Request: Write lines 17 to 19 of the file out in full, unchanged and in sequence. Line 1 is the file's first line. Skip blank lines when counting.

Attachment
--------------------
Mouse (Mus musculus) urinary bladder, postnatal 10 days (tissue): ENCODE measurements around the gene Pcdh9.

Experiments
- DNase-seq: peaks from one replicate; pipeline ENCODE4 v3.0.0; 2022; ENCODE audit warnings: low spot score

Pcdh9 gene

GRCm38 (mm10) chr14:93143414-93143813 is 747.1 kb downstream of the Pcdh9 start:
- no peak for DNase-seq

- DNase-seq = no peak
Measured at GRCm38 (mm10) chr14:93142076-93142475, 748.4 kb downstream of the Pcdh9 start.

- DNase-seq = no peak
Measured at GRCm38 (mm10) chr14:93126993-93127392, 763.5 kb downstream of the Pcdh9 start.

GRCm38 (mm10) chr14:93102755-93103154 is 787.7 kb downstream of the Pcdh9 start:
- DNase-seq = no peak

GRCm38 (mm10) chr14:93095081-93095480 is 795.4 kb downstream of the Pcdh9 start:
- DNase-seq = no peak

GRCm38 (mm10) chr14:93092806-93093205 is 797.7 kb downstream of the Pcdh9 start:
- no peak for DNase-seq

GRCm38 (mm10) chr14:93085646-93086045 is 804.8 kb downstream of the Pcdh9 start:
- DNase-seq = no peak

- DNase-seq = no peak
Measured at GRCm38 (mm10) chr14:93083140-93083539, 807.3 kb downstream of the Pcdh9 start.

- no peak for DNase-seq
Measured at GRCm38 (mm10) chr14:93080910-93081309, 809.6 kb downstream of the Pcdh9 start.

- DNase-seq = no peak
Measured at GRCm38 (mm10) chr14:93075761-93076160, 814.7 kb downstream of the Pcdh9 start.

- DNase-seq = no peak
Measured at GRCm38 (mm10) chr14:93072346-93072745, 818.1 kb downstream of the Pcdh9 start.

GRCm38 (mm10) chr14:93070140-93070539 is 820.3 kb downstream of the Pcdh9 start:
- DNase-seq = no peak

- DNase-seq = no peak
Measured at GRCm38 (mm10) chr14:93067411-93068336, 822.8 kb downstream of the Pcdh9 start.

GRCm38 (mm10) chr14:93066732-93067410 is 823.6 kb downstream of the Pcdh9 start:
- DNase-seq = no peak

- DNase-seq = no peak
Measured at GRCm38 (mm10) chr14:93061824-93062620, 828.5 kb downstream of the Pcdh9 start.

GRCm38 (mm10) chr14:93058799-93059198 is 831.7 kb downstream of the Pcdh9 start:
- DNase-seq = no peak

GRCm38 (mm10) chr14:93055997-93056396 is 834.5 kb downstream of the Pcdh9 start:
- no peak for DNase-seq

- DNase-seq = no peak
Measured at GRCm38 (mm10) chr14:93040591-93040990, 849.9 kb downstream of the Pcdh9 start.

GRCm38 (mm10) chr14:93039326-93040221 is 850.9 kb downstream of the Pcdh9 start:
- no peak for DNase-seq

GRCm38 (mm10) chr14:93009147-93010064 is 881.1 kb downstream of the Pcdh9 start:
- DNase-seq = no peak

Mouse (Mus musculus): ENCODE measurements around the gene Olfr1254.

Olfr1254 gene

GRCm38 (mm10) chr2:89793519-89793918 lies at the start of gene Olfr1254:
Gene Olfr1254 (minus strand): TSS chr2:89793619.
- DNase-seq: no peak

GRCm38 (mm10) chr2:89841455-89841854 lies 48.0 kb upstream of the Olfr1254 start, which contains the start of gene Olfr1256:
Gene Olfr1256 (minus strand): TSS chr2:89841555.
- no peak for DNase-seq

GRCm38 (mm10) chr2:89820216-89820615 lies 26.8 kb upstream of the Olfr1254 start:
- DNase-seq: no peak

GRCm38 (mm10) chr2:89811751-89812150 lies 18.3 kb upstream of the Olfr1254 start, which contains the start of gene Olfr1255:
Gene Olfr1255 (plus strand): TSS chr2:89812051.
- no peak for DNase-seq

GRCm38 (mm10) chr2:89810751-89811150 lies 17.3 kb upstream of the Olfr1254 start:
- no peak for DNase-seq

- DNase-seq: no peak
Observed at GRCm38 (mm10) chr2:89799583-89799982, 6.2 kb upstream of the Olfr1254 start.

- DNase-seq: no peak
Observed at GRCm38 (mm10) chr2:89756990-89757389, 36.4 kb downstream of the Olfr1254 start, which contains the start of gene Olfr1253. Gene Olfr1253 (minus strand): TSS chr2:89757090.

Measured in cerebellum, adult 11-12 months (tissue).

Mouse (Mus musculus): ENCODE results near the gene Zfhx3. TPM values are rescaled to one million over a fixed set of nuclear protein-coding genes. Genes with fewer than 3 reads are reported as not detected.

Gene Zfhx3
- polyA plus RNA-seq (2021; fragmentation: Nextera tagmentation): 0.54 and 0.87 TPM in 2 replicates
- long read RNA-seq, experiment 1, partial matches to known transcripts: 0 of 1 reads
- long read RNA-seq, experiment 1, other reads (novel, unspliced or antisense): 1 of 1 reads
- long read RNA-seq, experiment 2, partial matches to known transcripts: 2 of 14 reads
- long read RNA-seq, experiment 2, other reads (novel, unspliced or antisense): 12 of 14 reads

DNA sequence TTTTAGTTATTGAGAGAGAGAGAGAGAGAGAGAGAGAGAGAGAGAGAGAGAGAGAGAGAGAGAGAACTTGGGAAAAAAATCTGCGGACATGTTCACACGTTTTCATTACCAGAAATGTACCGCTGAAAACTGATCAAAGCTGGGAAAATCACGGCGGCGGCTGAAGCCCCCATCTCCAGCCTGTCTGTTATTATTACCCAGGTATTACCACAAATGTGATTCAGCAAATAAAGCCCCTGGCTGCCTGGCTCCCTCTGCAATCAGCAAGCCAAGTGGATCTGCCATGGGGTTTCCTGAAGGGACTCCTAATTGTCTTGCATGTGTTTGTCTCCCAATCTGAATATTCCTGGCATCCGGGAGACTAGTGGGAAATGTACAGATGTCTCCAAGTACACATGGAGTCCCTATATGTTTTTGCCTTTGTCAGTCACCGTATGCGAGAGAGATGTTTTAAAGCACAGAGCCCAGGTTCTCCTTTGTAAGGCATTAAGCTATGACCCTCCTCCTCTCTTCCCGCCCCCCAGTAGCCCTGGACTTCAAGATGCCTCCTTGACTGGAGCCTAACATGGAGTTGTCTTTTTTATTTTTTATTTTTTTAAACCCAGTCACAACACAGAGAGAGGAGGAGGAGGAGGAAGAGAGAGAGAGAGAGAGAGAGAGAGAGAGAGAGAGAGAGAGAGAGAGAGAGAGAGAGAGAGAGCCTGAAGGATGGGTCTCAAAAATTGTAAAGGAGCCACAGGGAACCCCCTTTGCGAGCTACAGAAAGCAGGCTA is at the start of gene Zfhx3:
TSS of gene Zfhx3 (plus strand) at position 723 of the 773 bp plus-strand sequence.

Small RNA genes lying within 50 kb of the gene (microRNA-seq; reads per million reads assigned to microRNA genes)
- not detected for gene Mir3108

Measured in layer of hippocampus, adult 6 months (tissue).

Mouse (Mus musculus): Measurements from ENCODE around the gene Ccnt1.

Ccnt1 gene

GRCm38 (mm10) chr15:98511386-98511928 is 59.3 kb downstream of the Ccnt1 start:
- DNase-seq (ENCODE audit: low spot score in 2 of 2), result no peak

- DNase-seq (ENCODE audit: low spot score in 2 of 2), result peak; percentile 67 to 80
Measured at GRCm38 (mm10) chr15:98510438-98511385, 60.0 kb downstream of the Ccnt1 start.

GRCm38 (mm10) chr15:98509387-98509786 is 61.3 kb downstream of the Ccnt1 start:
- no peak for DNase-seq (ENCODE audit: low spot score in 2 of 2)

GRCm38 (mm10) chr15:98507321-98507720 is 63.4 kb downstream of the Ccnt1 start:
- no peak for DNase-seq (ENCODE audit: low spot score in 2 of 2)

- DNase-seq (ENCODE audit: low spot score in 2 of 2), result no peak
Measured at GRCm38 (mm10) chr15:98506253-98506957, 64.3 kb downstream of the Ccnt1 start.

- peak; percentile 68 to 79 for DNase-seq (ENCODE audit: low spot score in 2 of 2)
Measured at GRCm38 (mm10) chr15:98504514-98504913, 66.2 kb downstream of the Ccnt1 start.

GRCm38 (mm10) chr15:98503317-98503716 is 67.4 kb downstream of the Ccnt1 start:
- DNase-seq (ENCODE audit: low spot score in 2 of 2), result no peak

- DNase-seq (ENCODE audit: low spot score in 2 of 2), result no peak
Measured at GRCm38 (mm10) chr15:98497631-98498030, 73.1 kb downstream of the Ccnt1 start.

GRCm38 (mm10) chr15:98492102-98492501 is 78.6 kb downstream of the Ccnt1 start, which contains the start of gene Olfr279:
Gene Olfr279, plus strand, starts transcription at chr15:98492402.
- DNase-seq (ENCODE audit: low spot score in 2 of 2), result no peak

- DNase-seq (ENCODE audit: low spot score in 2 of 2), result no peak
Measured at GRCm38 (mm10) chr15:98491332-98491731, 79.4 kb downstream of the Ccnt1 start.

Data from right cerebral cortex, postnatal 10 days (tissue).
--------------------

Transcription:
GRCm38 (mm10) chr14:93085646-93086045 is 804.8 kb downstream of the Pcdh9 start:
- DNase-seq = no peak

- DNase-seq = no peak